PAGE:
The man in charge of the spacemen signalled that they get out the vehicle. They complied and stood there feeling very vulnerable while the boxes that the men in suits had been carrying were opened up.

‘Looks like we’re getting suits too,’ said one of the soldiers as the contents of the box nearest them became apparent.

‘Difference is, they’re wearing them to keep things out, we’ll be wearing them to keep things in.’

‘Doesn’t do much for your self esteem, does it?’

The soldiers donned the orange suits they were given while the Iraqi was removed from the back of the Land-Rover and given a short medical check before being fed into another of the suits with some difficulty as he was unable to help himself. When everyone was suited up and all the seals had been checked by the men from the Chinook all those in orange suits were sprayed thoroughly with a disinfectant solution before being led over to the waiting helicopter. The soldiers turned as they reached it to see an incendiary device turn their Land-Rover into a blazing inferno.

‘I think it just failed its MOT,’ whispered one.

The inside of the Chinook had been partitioned to provide a plastic cocoon for the boarding men. It had its own air supply and filtration system and was hermetically separate from the rest of the aircraft. Food and bottled water had been left inside for them. Their quarantine had already begun.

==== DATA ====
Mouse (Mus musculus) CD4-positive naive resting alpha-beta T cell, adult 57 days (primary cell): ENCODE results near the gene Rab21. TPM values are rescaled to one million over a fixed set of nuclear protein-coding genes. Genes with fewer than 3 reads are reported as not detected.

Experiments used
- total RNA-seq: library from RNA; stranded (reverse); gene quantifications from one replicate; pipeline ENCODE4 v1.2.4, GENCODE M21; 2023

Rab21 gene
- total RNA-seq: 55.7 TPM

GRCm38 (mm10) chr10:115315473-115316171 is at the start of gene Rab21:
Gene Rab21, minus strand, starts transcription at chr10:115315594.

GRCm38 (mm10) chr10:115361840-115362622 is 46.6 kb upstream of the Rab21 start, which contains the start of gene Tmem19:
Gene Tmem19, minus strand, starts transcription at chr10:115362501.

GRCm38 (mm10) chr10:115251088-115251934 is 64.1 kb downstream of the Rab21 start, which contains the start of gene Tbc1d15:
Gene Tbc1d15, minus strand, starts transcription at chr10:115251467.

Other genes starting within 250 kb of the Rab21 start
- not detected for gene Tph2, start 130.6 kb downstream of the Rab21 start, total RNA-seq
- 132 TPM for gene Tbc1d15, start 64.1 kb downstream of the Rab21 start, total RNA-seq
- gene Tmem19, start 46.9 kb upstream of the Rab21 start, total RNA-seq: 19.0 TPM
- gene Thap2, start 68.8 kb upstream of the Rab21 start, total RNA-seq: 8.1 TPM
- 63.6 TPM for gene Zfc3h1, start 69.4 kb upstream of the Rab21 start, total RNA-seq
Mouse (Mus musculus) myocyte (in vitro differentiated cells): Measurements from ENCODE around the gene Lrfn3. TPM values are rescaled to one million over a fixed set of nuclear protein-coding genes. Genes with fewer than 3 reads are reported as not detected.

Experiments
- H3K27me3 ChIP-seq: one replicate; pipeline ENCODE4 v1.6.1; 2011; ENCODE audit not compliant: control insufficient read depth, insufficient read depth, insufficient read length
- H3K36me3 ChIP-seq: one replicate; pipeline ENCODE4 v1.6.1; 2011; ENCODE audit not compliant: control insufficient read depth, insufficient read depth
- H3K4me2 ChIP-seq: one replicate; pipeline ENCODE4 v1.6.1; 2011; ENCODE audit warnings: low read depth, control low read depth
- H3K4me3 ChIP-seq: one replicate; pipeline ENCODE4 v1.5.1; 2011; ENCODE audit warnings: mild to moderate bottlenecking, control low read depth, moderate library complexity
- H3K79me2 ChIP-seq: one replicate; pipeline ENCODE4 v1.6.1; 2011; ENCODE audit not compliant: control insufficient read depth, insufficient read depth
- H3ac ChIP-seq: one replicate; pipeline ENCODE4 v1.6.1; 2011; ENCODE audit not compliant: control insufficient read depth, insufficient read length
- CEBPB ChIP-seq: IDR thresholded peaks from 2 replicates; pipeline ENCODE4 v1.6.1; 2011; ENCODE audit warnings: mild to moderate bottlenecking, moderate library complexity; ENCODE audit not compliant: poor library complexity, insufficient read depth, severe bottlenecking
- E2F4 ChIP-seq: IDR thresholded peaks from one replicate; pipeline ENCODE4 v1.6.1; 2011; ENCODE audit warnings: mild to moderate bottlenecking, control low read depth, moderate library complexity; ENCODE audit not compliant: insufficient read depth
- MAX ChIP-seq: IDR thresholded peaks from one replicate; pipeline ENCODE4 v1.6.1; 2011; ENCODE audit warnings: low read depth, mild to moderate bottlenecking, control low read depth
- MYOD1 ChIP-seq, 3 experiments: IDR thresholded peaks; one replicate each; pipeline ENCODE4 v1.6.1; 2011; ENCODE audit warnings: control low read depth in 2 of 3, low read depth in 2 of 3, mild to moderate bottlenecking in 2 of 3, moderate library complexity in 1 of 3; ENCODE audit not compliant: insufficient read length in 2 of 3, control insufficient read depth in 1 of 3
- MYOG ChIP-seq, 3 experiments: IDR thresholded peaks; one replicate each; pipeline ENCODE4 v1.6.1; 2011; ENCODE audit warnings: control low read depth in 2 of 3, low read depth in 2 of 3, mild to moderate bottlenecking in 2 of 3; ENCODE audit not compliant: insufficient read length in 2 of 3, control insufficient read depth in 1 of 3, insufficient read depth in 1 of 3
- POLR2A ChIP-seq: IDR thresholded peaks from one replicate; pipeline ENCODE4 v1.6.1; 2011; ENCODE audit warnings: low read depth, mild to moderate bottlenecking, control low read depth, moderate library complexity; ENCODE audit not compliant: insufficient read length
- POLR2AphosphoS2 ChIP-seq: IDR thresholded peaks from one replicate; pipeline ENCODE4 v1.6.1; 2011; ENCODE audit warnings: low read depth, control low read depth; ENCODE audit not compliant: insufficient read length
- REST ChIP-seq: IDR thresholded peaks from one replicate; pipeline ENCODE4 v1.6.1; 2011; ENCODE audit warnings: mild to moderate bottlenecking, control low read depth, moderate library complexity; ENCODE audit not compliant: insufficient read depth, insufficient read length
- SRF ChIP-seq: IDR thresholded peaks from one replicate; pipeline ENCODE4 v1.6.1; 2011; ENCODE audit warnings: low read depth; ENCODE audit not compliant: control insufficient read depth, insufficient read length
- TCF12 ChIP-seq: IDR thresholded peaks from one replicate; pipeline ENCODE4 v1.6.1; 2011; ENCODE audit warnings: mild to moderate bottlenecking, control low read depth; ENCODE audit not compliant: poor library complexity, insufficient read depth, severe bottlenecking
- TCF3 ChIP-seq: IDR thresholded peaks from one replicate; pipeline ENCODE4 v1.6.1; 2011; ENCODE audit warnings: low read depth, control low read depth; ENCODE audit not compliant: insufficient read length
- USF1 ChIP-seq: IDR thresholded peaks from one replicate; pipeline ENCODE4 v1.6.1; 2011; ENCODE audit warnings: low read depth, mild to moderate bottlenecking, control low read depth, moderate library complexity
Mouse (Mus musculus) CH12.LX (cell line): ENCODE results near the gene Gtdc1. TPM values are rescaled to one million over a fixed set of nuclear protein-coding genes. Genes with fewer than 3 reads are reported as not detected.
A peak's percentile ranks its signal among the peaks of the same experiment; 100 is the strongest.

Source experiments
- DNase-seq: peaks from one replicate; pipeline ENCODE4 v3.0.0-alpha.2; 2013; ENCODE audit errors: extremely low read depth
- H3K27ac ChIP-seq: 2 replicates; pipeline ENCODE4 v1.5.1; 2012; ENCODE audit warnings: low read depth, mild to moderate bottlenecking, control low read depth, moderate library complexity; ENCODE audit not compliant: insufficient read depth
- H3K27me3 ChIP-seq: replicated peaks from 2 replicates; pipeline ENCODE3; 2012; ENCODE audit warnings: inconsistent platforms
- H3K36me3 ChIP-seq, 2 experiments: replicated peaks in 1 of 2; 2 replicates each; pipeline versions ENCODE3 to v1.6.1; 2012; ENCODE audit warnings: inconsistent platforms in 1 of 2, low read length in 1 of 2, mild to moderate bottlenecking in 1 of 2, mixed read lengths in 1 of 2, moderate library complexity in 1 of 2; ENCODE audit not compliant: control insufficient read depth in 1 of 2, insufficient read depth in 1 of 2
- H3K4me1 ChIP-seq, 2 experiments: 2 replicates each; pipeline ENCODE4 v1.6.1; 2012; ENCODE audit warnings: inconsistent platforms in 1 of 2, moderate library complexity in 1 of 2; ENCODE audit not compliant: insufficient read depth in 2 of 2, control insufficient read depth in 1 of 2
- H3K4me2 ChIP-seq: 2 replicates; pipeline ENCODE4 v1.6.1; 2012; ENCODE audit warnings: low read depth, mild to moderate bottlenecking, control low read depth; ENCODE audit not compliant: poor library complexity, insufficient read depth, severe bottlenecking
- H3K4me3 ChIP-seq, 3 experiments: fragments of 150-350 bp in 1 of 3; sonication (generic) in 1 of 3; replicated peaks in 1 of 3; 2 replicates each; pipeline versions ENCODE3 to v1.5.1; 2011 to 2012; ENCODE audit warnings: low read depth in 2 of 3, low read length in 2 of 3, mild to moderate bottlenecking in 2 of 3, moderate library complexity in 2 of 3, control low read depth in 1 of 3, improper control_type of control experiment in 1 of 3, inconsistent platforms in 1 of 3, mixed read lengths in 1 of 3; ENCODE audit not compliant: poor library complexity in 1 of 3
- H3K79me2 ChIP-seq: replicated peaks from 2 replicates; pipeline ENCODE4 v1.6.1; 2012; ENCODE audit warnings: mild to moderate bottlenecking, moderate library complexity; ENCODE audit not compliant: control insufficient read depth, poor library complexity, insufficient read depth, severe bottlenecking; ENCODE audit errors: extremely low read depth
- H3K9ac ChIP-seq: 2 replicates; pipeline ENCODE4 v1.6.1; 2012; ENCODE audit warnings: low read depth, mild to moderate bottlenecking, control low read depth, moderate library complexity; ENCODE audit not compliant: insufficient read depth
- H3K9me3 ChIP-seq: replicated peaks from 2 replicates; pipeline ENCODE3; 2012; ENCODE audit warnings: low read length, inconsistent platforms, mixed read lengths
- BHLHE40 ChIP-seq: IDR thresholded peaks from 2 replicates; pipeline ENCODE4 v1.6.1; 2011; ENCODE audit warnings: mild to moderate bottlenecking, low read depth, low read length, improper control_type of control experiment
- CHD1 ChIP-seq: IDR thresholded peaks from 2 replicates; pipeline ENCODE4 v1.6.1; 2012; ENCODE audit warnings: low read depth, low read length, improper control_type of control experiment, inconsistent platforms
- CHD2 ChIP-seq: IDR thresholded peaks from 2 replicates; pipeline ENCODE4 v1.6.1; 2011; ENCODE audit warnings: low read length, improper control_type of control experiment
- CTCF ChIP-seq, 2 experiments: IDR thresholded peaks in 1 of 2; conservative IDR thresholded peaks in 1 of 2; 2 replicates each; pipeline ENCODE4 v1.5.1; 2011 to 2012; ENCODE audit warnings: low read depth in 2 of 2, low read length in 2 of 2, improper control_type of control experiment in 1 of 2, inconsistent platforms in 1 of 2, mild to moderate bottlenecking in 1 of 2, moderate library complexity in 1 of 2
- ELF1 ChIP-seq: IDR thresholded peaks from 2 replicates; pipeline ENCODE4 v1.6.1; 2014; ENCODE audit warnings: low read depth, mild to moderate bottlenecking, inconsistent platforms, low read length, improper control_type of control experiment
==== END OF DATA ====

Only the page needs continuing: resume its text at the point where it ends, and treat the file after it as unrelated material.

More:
No one could think of anything much to say on the flight. They fell to silence as each man faced his own thoughts.

An isolation suite had been readied for them at the base hospital in Dhahran, not that much preparation had been needed. It already existed for the purpose; it had been commissioned as a precaution in the war over Kuwait but as yet had not been used in earnest. This was its first real test.

For the soldiers it was a relief to get out of the cumbersome suits and have a long shower before dressing in fresh fatigues. When they were ready, their debriefing was carried out by closed-circuit television. ‘You’d think we’d just returned from Mars,’ said one of the men. ‘I’m expecting the US president at any minute.’

Their side of the story was straightforward. Two Iraqi vehicles had crossed the border into Saudi territory and they had intercepted. The Iraqis had failed to comply with a request to drop their weapons and had opened fire first. Three Iraqi soldiers had been killed, one sick man had been brought in with them for treatment. Both Iraqi vehicles had been destroyed by fire.

‘And the dead Iraqis?’

‘Cremated with the vehicles.’

The debriefing officer drew in breath through his teeth.

The group leader felt compelled to defend his action. ‘I thought in the circumstances and not knowing what the agent was, it would be best to burn everything,’ he said.

‘Well, so far the Iraqis haven’t made any noises at all,’ said the officer. ‘We haven’t heard a peep out of them.’

‘Is that good or bad sir?’

‘In my view, bad. Silence usually infers guilt. If this had been a case of a patrol innocently straying across the line they would have been screaming the place down and calling the UN into special session.’

‘How is the Iraqi we brought in, sir?’

‘Still alive, I hear. We’re waiting for the experts to arrive.’

‘So no one knows what’s wrong with him yet?’

”Fraid not. We’ll keep you posted. In the meantime I’ll have to ask you all to be patient.’

‘Yes sir.’

‘Still feeling all right?’